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Now storming fury rose,
And clamour, such as heard in heaven till now
Was never.

Book VI., lines 207–209.

PARADISE LOST

ILLUSTRATED BY

GUSTAVE DORE

INTRODUCTION BY

ROBERT VAUGHAN, D.D.

Thompson & Thomas

CHICAGO, ILL.

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struggle relating to civil and religious liberty which was becoming daily stronger in his time, and was soon to bring on a civil war.

In these respects Milton was another man. His reverence for humanity in its h‘gher forms, made him desire to have a place in its memory, and in its great heart in the time to come. In this sense he was ambitious, and made no secret of being so; while in regard to freedom generally, such was his estimate of its tendency to develop and ennoble manhood, that to secure its influence to his country

he

may be said to have placed his master passion-his love of poetry-in abeyance for half a lifetime, and during that interval, not only to have brought himself to blindness in its cause, but to have exposed himself to the utmost hazard. His convictions, as a Christian and a patrict, were enlightened, serious, and deeply seated. Men of his order must live to great moral and religious ends. Shakespeare, in his vocation, was always a man of comparative purity, more so in his later years; but he could make vice furnish amusement as Milton never could. The forbidden, whether in the shape of levity or malignity, is always presented by our epic poet in its true colors, and never fails of its reward. It is something to be able to say of the greatest of our bards, that he was one of the best of men. The fruits of his genius, accordingly, may well find their home in the purest households.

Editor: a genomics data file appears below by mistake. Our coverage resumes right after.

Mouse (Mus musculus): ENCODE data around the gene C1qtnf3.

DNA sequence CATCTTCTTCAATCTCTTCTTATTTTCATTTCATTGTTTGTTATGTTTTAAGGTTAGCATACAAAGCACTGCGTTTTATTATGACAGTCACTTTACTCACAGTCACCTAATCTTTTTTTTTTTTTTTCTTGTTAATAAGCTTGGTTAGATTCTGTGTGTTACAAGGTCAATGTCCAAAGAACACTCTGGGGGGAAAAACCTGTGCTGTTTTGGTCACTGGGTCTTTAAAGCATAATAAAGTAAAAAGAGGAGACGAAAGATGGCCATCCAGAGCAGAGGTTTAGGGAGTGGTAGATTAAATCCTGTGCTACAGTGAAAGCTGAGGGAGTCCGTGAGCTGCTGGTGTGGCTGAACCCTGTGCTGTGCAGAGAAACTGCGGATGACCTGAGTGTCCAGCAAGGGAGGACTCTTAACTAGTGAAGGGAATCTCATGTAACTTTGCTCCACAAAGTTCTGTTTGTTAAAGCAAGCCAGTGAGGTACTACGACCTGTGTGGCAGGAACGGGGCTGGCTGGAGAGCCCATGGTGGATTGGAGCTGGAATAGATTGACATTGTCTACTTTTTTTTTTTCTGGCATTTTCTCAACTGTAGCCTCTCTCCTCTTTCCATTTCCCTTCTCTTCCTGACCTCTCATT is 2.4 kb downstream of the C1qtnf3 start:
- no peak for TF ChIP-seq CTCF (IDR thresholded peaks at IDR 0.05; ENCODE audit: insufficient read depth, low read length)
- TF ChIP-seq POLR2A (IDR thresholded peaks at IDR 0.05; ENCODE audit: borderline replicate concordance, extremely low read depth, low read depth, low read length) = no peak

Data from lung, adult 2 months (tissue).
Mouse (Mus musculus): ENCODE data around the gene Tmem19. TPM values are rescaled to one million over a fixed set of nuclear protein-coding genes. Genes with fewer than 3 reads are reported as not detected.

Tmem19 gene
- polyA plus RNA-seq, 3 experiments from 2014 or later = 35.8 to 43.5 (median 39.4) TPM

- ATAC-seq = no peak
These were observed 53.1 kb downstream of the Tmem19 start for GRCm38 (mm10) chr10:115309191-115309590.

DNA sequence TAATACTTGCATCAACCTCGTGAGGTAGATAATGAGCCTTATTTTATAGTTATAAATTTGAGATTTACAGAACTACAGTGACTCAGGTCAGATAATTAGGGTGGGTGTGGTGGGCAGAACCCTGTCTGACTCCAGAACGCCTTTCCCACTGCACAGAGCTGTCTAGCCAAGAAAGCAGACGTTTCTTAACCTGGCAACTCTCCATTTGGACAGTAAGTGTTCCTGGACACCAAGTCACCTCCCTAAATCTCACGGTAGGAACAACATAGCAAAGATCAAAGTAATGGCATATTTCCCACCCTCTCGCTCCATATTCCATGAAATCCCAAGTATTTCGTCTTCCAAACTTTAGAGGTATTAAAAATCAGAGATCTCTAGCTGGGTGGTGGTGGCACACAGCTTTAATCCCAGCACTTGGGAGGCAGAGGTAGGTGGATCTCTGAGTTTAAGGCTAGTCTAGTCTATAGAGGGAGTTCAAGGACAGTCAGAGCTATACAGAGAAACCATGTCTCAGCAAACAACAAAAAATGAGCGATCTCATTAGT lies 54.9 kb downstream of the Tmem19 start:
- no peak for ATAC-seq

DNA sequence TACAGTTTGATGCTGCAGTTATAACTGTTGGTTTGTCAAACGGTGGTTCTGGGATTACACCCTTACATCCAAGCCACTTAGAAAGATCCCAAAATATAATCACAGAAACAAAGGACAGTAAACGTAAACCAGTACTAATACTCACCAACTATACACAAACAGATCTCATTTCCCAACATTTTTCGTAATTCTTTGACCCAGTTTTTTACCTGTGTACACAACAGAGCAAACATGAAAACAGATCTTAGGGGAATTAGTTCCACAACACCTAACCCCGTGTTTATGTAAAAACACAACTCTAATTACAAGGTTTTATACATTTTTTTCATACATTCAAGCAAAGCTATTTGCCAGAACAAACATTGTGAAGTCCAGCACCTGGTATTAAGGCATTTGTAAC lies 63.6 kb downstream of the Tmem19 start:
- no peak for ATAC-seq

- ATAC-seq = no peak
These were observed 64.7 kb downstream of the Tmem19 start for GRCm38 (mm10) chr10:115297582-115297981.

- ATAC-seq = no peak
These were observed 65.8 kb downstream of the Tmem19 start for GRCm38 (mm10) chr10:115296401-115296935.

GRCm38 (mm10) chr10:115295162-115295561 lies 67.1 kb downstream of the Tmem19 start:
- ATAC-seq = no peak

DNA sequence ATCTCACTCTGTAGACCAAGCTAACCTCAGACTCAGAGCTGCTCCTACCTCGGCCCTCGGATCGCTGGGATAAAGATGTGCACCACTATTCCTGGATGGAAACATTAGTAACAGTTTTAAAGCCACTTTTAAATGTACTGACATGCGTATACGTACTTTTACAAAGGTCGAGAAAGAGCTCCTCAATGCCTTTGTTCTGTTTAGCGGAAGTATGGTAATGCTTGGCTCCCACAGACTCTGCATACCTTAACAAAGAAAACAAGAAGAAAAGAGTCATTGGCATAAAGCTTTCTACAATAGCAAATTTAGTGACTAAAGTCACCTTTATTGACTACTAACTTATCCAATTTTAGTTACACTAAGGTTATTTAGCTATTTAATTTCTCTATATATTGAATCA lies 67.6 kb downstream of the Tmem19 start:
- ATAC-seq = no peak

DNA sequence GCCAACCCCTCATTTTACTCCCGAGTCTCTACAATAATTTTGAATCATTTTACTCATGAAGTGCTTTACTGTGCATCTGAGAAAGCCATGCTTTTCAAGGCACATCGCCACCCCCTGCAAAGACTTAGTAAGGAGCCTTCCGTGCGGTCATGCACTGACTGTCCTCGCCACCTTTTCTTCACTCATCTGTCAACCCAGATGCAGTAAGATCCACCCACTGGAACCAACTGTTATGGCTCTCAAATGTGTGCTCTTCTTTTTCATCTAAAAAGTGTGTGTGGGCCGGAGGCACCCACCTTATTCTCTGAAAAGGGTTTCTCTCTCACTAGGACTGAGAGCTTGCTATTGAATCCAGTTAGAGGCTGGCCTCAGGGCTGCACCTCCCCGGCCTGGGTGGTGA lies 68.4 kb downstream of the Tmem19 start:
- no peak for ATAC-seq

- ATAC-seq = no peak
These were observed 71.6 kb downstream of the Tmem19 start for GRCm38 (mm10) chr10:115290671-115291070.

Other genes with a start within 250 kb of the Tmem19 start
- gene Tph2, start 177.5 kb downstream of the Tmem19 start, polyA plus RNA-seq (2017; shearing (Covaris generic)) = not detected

What the genius of Milton was the intelligence of his country has at length fairly recognized. In his day the Bible was regarded as a treasure which had been lost and found. Not more than three generations had passed since it had been rescued from the most guarded secrecy, and made to be a home possession with our people. Great was the value attached to it: simple, earnest, and unshaken was the faith reposed in it. Statesmen like Burleigh, soldiers like Raleigh, scholars like Bacon, and patriots like Elliot and Hampden, knelt before this oracle in the spirit of little children. Its utterances were to them unerring, authoritative, final. Milton came in

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